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Sen. John Kennedy (R-La.) reiterated a debunked conspiracy theory on "Fox News Sunday" that Ukraine may have interfered in the 2016 presidential election by hacking the Democratic National Committee's computer servers, despite consensus in the U.S. intelligence community that Russia was responsible for the attacks.

The exchange:

CHRIS WALLACE: "Senator Kennedy, who do you believe was responsible for hacking the DNC and Clinton campaign computers — their emails. Was it Russia or Ukraine?"
KENNEDY: "I don't know. Nor do you. Nor do any of us."
WALLACE "Let me just interrupt to say that the entire intelligence community says it was Russia."
KENNEDY: "Right, but it could also be Ukraine. I'm not saying that I know one way or the other."

Why it matters: Kennedy's comments come after former National Security Council official Fiona Hill publicly testified in an impeachment hearing last week that the conspiracy is "a fictional narrative that is being perpetrated and propagated by the Russian security services themselves."

  • "The unfortunate truth is that Russia was the foreign power that systematically attacked our democratic institutions in 2016," Hill said. "This is the public conclusion of our intelligence agencies, confirmed in bipartisan congressional reports."

Between the lines: Some Republicans have offered the Ukraine interference conspiracy as a justification for the Trump administration's decision to freeze military aid until Ukraine carried out an investigation into the 2016 election — an allegation now at the heart of the impeachment inquiry.

  • Trump brought up the conspiracy theory in his July 25 phone call with Ukrainian President Volodymyr Zelensky and repeated the claim in an interview on "Fox and Friends" last week.
  • "A lot of it had to do, they say, with Ukraine," Trump said. "The FBI went in and they told them get out of here, we’re not giving it to you. They gave the server to CrowdStrike ... which is a company owned by a very wealthy Ukrainian, and I still want to see that server."

Reality check:

  • The CEO and co-founder of CrowdStrike, George Kurtz, was born in New Jersey.
  • There is no single server to hide in Ukraine. With modern computing, what people experience as a single server is actually dozens of different systems. Court documents show that the DNC decommissioned well over 100.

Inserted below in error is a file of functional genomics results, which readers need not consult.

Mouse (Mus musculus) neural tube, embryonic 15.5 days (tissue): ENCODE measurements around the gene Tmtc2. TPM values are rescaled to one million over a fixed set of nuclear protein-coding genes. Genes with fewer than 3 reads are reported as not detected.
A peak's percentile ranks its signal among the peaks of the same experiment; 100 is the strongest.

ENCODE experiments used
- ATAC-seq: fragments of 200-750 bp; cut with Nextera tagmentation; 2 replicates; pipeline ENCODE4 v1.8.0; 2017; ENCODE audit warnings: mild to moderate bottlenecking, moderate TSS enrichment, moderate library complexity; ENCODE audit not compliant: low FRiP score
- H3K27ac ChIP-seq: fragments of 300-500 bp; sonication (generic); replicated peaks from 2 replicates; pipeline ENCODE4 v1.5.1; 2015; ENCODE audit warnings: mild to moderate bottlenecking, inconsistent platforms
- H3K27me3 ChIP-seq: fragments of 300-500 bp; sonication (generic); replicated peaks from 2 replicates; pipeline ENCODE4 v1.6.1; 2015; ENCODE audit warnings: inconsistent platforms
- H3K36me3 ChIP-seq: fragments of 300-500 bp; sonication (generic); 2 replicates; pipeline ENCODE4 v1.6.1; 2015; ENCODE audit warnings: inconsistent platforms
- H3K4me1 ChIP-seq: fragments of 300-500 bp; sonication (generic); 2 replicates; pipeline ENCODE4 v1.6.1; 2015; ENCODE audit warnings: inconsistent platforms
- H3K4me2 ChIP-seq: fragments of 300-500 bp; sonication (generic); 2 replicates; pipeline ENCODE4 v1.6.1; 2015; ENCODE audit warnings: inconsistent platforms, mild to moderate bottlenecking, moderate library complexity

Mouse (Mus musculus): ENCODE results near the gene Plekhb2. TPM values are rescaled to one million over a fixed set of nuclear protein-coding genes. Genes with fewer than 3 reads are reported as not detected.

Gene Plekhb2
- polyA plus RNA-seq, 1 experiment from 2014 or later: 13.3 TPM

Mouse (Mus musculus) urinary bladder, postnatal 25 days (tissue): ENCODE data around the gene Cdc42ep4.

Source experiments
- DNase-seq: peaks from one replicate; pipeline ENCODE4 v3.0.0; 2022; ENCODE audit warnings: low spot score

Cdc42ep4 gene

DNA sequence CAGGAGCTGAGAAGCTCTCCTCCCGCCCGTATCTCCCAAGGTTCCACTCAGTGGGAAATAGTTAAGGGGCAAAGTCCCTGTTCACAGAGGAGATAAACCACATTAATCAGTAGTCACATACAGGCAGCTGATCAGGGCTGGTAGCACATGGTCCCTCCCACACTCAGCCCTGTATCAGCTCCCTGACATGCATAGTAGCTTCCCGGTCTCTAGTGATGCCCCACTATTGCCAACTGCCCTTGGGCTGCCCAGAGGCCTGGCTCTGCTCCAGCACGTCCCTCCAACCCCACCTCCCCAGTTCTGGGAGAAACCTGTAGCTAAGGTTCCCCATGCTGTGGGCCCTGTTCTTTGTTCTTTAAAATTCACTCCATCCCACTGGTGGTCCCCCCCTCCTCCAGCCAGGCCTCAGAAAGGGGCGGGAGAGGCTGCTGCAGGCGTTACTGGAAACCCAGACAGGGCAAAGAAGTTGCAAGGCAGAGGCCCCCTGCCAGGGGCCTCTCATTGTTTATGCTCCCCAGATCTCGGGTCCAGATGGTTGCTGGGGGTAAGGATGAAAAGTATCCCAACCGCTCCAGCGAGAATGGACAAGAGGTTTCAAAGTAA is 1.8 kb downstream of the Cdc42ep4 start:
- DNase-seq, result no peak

• The FBI received a digital image of the servers — a complete record of what was on the unwieldy farm of physical computers. Physically obtaining the servers would provide no new information.

Go deeper:

Go deeper

In photos: Scenes from some of the worst fires raging in the U.S.

A home explodes into flames as the Dixie Fire rips through the Indian Falls neighborhood of unincorporated Plumas County, California, on July 24. The blaze started near the origin of the deadly 2018 Camp Fire and has churned burned over 185,000 acres. Photo: Josh Edelson/AFP via Getty Images

Out-of-state crews went to Montana to tackle a wildfire that wounded five firefighters as Australia sent a large air tanker to help Californian firefighting efforts, as 88 large blazes raged in the U.S. Saturday.

The big picture: Montana Gov. Greg Gianforte (R) tweeted his thanks to Utah and California for sending crews over the weekend, as the two states battle their own blazes. The Australian tanker arrived in Calif., this week, where Gov. Gavin Newsom (D) proclaimed a state of emergency for four northern counties Friday.

Updated 3 hours ago - Sports

Swimmer Chase Kalisz first American to win Tokyo Olympics gold medal

Chase Kalisz of Team United States celebrates after winning the Men's 400m Individual Medley Final on day two of the Tokyo 2020 Olympic Games at Tokyo Aquatics Centre in Tokyo, Japan. Photo: Al Bello/Getty Images

Swimmer Chase Kalisz has become the first Team United States Olympian to win gold at the Tokyo Games.

The big picture: The Rio 2016 silver medalist's winning time in the men's 400 meters Individual Medley Final was 4 minutes 9.42 seconds. His teammate Jay Litherland took silver, .86 seconds behind him. Moments later, Kieran Smith grabbed a third medal for the U.S. when he won bronze in the 400-meter freestyle.

Go deeper: Full Axios coverage

Editor's note: This article has been updated with new details throughout.

4 hours ago - Sports

Gymnast Suni Lee to make historic debut at Olympics

USA's Sunisa Lee performs at the FIG Artistic Gymnastics World Championships in Stuttgart, Germany, on Oct. 13, 2019. Photo: Lionel Bonaventure/AFP via Getty Images

When Sunisa "Suni" Lee steps up to the mat at the Tokyo Olympics, she'll be thinking of her father's pep talks even as he watches from thousands of miles away.

The big picture: The 18-year-old made history this year when she became the first Hmong American to be named to a U.S. Olympic team. Even more special was her dad's presence in the crowd at the Olympic trials — it was only the second time he watched her compete in person since a 2019 accident paralyzed him from the chest down.